- Certificates, degrees, honors and awards received (including scholarships)
- Date of actual or expected graduation
- Most recent educational institution attended
- Participation in officially recognized activities and sports sponsored by the University
- Weight and height of athletic team members
The University may disclose any of these items without prior written consent, unless the student has submitted a written request to the Registrar’s Office not to release directory information pertaining to him or her. Requests will be processed within 24 hours after receipt. A full copy of the current FERPA policy, including student rights under FERPA and the conditions under which Salem State University may release information from educational records, may be found at salemstate.edu/registrar in the Student Information section of the Registrar’s website. The University reserves the right to revise the designation of public directory information each academic year with full notification to students and the wider university community prior to such designations taking effect.
Nine credits are considered full time for most graduate students. Six credits are full time for the Geo-Information Science program. Part-time graduate students are reminded that a maximum of two courses per semester is strongly recommended. The study expectations for such a commitment precludes taking additional hours when one is employed full time.
All requirements for the degree normally must be completed within six years from the date of the student’s acceptance. Students enrolled in the MSN/MBA combined degree program and the MA/MAT English dual degree program have seven years from the initial date of acceptance to complete degree requirements. No graduate course offered for the degree may be more than six years old at the time degree requirements are completed with the exception of any courses accepted in transfer which must have been taken within the past seven years.
Courses may not be repeated for graduate credit without the prior written approval of the program coordinator.
Changes in Registration
Students must notify the School of Graduate Studies and meet with their program coordinators to update their plan of study when there are any changes in registration. Any adds, drops, and changes of course section or academic status must be submitted to the Registrar’s Office on a Registration Change form. Failure to notify the Registrar’s Office may result in errors on the student’s permanent record.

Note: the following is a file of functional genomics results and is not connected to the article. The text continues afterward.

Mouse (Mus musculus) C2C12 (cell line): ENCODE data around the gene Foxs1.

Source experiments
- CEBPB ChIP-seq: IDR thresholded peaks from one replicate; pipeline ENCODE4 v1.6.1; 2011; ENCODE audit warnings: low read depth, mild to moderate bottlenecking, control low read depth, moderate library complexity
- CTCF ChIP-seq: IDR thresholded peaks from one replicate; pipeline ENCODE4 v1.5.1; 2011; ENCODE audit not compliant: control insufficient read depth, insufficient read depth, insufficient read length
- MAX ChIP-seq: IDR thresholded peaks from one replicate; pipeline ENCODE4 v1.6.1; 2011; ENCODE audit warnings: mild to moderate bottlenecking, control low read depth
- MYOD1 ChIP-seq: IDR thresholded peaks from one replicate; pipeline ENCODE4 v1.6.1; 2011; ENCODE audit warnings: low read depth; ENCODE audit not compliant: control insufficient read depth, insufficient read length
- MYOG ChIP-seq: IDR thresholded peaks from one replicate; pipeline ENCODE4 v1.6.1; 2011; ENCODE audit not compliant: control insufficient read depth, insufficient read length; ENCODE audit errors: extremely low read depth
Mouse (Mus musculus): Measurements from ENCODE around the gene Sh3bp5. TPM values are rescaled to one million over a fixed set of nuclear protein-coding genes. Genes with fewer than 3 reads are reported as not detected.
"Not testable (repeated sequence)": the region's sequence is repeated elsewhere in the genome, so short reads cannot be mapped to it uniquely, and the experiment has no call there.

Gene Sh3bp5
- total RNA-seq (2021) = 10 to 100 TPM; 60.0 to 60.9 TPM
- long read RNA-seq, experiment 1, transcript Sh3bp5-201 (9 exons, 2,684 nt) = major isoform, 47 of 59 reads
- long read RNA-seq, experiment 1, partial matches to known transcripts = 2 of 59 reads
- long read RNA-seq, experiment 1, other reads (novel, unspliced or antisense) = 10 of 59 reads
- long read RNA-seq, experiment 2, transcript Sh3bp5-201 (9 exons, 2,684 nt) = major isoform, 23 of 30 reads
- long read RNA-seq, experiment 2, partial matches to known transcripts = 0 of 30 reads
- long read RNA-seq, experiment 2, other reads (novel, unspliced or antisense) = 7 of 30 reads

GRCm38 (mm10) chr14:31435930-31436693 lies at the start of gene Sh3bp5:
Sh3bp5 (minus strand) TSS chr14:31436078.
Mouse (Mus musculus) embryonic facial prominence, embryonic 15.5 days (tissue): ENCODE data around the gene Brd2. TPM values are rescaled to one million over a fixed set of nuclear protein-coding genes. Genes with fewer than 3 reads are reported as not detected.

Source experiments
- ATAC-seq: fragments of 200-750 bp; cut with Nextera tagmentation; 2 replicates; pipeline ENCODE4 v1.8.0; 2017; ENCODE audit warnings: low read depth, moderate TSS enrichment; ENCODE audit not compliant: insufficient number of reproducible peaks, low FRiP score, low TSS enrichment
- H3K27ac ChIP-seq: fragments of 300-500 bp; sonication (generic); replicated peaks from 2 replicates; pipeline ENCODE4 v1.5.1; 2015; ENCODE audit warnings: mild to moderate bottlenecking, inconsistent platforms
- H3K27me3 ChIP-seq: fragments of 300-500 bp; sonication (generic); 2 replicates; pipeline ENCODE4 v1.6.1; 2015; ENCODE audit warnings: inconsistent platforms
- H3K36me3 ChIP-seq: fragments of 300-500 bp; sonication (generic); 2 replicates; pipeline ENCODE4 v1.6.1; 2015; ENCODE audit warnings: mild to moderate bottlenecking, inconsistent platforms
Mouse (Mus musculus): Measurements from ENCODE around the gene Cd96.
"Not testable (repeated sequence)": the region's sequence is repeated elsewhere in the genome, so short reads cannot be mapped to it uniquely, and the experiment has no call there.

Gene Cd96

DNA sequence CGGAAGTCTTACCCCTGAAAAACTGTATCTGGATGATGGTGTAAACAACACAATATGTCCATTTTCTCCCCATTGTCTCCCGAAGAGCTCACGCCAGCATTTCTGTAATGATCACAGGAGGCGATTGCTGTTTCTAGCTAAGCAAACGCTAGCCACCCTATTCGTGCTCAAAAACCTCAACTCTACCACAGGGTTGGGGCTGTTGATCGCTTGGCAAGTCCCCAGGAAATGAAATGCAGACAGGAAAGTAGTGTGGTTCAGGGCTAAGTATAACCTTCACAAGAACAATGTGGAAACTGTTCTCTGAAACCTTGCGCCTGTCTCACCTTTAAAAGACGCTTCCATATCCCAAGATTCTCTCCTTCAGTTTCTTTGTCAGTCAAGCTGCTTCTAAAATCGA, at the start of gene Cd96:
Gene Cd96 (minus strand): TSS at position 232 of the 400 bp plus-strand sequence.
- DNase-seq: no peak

Students may register for a credit course and not receive credit; this procedure is called “auditing a course.” Students auditing a course may participate in class activities, but are not required to complete assignments or take examinations, and will not receive a grade.
Separation from the Degree Program
Separation from the graduate program can take many forms. A student may officially withdraw, be dismissed, take a leave of absence, or be administratively withdrawn.
Withdrawal from Program
Withdrawal is initiated by the student, usually in consultation with an advisor. Withdrawal from the program implies withdrawal from all courses, and the graduate regulations concerning grades are applicable. Mere non-attendance does not constitute official withdrawal from the program. It is necessary to complete an official withdrawal form and file it with the School of Graduate Studies office. These forms are available from the program coordinator.
Dismissal or administrative withdrawal is initiated by the institution. It may result from unsatisfactory academic progress, failure to complete the program in six years, failure to withdraw officially from the program, failure to register and attend Fall and Spring semesters, infractions of University regulations, and for other reasons.
Leave of Absence